It is practically impossible to talk about race in America without running into concerns about "reverse racism." In fact, some studies suggest that many white people believe racism is a problem in America — but it's prejudice against white people, not minority groups, that many of them see as a problem.
Fed up with hearing concerns about reverse racism, comedian Aamer Rahman in 2013 gave what I still think is one of the best responses to these concerns, highlighting the systemic global oppression of black and brown people that's existed for centuries:
I could be a reverse racist if I wanted to.
All I would need would be a time machine. Now what I'd do is I'd get in my time machine and go back in time to before Europe colonized the world, right? And I'd convince the leaders of Africa, Asia, the Middle East, and from South America to invade and colonize Europe, right? Just occupy them, steal their lands and resources, set up some kind of like, I don't know, trans-Asian slave trade, where we exported white people to work on rice plantations in China.
Just ruin Europe over the course of a couple of centuries, so all of their descendants would want to migrate out and live in the places where black and brown people come from.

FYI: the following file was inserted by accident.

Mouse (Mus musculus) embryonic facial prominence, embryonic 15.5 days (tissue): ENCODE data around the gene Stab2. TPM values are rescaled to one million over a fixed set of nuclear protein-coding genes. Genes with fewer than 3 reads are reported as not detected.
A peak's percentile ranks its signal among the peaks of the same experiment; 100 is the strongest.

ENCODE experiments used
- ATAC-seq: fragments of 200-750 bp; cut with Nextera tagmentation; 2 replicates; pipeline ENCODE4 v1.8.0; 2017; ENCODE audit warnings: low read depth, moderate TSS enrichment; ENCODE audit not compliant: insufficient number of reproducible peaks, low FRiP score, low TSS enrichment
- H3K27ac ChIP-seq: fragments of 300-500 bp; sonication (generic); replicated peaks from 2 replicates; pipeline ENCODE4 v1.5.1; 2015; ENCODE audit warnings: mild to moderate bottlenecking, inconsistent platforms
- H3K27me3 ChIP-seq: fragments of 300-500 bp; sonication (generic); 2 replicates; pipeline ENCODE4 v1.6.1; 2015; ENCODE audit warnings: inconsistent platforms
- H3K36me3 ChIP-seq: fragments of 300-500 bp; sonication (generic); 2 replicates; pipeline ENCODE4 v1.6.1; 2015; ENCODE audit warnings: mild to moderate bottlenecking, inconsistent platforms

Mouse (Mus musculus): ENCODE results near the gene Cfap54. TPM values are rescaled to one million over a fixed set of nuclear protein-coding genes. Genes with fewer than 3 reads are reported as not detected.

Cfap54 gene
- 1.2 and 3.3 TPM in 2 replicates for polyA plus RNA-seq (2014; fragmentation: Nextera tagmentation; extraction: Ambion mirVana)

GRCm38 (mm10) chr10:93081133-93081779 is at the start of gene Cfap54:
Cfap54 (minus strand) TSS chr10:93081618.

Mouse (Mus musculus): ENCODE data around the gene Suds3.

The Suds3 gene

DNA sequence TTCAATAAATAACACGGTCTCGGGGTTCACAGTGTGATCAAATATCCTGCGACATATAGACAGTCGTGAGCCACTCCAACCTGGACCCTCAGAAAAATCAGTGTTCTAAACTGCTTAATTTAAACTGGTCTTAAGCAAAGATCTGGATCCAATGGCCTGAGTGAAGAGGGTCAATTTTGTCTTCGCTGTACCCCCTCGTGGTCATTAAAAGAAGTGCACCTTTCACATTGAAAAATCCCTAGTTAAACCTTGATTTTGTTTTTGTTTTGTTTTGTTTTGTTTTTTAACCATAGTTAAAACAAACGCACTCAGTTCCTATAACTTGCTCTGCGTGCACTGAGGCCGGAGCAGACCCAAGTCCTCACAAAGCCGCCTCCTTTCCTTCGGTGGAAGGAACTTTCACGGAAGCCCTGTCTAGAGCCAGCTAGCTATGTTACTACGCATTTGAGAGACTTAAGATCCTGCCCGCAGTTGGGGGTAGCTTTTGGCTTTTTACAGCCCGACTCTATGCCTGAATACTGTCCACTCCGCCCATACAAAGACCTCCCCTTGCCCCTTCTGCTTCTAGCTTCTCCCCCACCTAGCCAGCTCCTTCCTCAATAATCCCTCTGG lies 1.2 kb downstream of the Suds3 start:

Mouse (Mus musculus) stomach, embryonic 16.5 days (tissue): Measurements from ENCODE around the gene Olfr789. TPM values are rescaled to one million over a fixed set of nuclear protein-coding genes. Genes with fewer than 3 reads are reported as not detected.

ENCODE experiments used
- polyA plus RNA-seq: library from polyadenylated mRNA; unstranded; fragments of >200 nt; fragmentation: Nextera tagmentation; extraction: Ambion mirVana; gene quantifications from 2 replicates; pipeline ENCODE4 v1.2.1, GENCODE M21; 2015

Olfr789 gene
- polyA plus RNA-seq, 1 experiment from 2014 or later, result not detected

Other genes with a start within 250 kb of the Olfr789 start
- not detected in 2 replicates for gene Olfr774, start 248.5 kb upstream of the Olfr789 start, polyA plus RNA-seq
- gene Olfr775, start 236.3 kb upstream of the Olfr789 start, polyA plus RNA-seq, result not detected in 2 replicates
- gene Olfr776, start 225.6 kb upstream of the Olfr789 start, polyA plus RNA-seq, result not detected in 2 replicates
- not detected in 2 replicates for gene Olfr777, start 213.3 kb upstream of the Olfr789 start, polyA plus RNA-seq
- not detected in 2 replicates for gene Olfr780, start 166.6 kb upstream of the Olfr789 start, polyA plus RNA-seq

But of course, in that time I'd make sure I set up systems that privilege black and brown people at every conceivable social, political, and economic opportunity. White people would never have any hope of real self-determination.
Just every couple of decades, make up some fake war as an excuse to go and bomb them back to the stone age, and say it's for their own good because their culture is inferior. And then, just for kicks, subject white people to colored people's standards of beauty, and [they'll] end up hating the color of their own skin, eyes, and hair.
If after hundreds and hundreds and hundreds of years of that, I got onstage at a comedy show and said, "Hey, what's the deal with white people? Why can't they dance?" that would be reverse racism.